Interview with 2018 ASA Park Book Award Recipient Iddo Tavory

CUSS Newsletter, 2019 Winter, Vol 32, No 1

Kyle Galindez, University of California, Santa Cruz 
Steven Schmidt, University of California, Irvine

Iddo Tavory. 2016. Summoned: Identification and Religious Life in a Jewish Neighborhood. Chicago: University of Chicago Press.

What motivated you to study this particular research topic?

Like many research projects, Summoned started by chance. I didn’t come to UCLA to study Orthodox Jews. I vaguely thought that given that I spoke Spanish passably well and used to work in construction in Israel for a while, I might study Latino construction workers. Growing up in Jerusalem for part of my childhood, I lived across the street from an Orthodox center, and never felt overly curious about their lives. Israel, at least at the time, had a sharp distinction between secular and “ultra“ Orthodoxy.

What I did know, however, was that I was an ethnographer, and an interactionist interested in the structure of the fleeting. And, when I arrived to UCLA, Jack Katz offered me a job as a research assistant. He was—and still is— conducting a grand project on the Hollywood area, and needed someone to interview people in the Orthodox population. As a Jewish Hebrew speaker, I fit the bill. I accepted mostly because I wanted to work with Jack. But once I went to the neighborhood for services, I was hooked. In many ways, it was a replay of the experience of many secular Israelis in the United States, where the barriers between ultra-Orthodox and secular dramatically fade. Hasidic people opened up to me in a way I didn’t expect, seemingly content in the heart of a secular world, where I didn’t expect them. After a few weeks I came back to Katz and told him that I wanted this to be my dissertation field. I wasn’t sure what my question was yet, but something that I would later term the “density of summoning” of communal life was personally and intellectually irresistible. Katz urged me to think on it a bit more, but I stuck to it, and moved into a backhouse in the neighborhood the next year.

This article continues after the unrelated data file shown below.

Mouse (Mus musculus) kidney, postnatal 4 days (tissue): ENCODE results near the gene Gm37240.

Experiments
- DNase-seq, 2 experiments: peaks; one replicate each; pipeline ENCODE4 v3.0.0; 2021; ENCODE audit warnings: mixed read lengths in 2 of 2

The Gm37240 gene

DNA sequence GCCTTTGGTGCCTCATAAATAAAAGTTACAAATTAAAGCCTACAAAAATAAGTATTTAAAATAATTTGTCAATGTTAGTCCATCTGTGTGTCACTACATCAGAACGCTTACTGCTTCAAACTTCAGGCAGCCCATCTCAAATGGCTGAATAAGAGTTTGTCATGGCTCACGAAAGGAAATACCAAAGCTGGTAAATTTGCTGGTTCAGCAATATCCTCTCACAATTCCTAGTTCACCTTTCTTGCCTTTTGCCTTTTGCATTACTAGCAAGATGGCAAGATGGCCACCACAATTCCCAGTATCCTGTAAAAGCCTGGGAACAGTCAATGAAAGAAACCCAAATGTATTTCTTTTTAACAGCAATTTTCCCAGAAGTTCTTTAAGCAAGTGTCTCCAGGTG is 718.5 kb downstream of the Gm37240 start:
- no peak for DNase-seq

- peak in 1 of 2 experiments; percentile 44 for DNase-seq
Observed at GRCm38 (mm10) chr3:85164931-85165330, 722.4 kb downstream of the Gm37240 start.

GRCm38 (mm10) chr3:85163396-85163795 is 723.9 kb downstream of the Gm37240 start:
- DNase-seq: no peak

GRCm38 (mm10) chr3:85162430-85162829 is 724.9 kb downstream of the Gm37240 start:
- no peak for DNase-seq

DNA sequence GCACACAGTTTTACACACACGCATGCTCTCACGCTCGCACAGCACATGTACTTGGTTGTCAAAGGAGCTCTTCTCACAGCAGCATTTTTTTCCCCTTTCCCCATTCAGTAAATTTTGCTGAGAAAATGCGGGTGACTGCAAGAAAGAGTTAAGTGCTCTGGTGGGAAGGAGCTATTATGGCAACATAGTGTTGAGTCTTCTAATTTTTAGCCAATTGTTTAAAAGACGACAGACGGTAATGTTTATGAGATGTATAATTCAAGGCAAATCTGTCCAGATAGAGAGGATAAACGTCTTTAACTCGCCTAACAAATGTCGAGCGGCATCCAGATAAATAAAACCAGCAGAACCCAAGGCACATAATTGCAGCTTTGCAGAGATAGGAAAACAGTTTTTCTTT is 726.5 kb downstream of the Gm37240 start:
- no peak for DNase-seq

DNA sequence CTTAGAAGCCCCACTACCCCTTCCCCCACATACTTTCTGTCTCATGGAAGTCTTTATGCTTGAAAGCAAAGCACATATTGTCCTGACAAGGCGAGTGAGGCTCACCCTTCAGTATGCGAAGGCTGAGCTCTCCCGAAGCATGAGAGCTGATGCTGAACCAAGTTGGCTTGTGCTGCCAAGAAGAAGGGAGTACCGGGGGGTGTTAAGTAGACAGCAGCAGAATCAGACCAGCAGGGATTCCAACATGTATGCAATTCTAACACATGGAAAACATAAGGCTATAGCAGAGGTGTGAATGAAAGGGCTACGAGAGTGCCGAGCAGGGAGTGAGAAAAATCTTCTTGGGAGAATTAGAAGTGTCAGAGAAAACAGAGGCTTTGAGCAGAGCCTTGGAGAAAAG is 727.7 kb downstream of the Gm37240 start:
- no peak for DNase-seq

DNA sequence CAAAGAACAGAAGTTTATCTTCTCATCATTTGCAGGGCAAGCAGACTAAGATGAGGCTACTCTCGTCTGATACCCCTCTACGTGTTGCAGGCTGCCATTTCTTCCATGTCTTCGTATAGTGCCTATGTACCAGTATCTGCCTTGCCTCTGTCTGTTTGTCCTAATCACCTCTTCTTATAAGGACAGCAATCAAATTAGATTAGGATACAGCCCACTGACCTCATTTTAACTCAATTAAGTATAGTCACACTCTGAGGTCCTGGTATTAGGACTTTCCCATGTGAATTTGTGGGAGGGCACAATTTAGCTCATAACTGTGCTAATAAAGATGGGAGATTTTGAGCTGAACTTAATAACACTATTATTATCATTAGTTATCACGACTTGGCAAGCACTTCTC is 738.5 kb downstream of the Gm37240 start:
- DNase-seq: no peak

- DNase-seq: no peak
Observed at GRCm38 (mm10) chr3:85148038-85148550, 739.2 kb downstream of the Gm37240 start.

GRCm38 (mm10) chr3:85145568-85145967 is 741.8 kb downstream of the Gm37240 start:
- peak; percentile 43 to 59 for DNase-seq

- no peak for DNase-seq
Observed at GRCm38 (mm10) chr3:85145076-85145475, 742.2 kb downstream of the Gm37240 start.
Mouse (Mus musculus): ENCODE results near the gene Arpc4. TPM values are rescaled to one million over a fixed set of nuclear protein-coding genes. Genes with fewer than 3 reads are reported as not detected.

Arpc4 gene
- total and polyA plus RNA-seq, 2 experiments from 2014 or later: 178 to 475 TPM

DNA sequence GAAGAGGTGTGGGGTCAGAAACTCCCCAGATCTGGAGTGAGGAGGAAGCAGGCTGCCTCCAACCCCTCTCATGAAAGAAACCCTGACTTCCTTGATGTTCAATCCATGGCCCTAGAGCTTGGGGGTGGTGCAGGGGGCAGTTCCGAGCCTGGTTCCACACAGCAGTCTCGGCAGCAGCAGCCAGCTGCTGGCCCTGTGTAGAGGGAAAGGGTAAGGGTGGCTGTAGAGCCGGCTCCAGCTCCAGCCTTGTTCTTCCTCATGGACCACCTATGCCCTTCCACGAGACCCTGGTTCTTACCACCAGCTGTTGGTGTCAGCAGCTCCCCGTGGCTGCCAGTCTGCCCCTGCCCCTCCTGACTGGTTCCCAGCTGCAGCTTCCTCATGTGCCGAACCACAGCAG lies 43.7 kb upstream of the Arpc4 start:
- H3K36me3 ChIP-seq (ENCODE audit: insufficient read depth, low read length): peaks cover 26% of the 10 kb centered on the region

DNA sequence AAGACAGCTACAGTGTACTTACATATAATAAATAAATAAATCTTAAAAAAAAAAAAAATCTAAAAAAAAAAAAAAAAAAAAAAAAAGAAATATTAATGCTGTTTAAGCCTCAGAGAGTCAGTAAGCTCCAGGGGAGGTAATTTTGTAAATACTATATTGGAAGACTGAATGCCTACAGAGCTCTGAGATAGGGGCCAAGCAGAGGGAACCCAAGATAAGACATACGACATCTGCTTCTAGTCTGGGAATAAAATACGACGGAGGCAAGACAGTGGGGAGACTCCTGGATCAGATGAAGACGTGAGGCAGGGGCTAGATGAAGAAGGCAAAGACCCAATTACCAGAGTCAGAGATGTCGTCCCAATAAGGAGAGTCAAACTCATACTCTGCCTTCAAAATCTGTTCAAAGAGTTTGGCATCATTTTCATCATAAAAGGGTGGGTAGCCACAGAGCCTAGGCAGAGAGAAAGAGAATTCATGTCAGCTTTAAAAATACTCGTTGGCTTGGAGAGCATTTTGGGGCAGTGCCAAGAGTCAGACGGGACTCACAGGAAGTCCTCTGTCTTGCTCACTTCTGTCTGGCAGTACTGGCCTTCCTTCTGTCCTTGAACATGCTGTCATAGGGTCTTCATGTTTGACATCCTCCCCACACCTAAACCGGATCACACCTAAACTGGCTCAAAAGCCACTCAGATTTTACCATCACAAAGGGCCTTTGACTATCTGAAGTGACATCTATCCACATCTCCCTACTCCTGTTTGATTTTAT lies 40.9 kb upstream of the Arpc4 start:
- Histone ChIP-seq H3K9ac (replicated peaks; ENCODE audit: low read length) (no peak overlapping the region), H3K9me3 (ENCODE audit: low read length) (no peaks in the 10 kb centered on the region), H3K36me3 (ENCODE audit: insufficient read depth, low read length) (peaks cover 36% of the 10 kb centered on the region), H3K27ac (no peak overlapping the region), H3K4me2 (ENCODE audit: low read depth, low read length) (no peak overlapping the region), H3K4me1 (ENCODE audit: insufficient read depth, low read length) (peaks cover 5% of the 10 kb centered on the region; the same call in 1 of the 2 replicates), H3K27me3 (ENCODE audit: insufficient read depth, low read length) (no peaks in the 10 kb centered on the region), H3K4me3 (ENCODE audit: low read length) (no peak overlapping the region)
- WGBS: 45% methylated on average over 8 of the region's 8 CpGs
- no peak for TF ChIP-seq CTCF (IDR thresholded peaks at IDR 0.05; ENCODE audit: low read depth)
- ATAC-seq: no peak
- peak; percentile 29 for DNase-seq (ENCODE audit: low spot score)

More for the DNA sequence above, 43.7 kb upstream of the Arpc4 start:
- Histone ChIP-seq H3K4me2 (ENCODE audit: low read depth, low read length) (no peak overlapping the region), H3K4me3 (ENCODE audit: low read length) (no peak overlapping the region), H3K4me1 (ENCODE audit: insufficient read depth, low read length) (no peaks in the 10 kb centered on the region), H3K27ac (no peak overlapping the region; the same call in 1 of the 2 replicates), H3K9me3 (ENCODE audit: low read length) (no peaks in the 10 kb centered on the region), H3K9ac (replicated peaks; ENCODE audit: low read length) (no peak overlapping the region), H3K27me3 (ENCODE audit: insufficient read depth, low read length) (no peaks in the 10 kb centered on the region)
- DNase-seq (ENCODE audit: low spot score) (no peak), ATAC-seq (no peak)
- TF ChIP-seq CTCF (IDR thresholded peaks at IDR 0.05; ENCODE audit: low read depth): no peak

What theoretical debates interest you the most, and how do you see your research contributing to them?

At the time, I must admit, I was not overly interested in urban sociology. In a sense, I’m still not. What I am obsessive about are the patterns of social life— the ways in which interactions, social worlds and people’s deepest identifications are mutually co-constitutive. This remains what I am most excited about, and where I see my theoretical contribution. It is the way that interaction and experience are interwoven into patterns, how institutions sustain (and are also constructed from) these patterns, and how people’s anticipations of these patterns shape them. The specifically urban setting was secondary.

The book, then, ended up being an urban ethnography almost by accident. At its heart, the book is a theoretical tract that ties interactionist sociology with questions that are usually located in the sociology of culture—about how people make meaning, and how this meaning is patterned. The notion of Summoning, which the book develops, tries to provide a new way of conceptualizing this co-constitution; one that still marks interaction as a crucial locus for the construction of the social, while taking into account the patterned ways in which people both anticipate and “bump into” their social world.

And yet, the urban kept coming up. It did so in two ways. First, sociological ethnography used to be, first and foremost, urban ethnography—the history of the Chicago school is largely the history of study of urban space and its denizens. At least for Robert Park and his students, the foundational challenge and opportunity of modernization is that of the urban landscape. I thus found myself reading and re-reading Elliott Liebow, Bill Kornblum, Elijah Anderson, and others. Some of my sources of inspiration were intimately urban. And then, empirically, the city kept cropping up. It came up in the way Orthodox people walked through the streets, in the history of Jewish Los Angeles, in the way institutions were constructed and sustained. As an ethnographer, I became engaged in the minutiae of my interlocutors’ experience, and their experience—while obviously religious—was also deeply urban.

What surprises did you find as you conducted your fieldwork/study?

As a qualitative methodologist, I have come to think that original theorization emerges from empirical surprises, something that Stefan Timmermans and myself continue to develop in a long series of writings. And, once again, many of my surprises were “urban surprises.” I was surprised by the kind of moral obstacle course the city seemed to afford its Orthodox residents; I was surprised by the density of organizations; I was surprised by how overlapping networks operated, and how people managed to interactionally nip the non-Jewish secular networks of work so they didn’t pollute the religious. And while not all surprises were urban surprises, many were. And so, the book ended up being, at least in part, an urban ethnography.

Where do you see your work going in the future?

As I write this, I am quite far from urban sociology. I am in the midst of work on a series of two books on the advertising industry in New York—work that will occupy me (I hope) for years to come. I have thus moved to look at the nexus of culture and interaction in a new site, where I find myself inundated by questions of knowledge, of commercialization, of morality and of the digital world. Still, urban sociology has become part of my sociological self. A bit like the Orthodox community, I expect it to continue summoning me for years to come.

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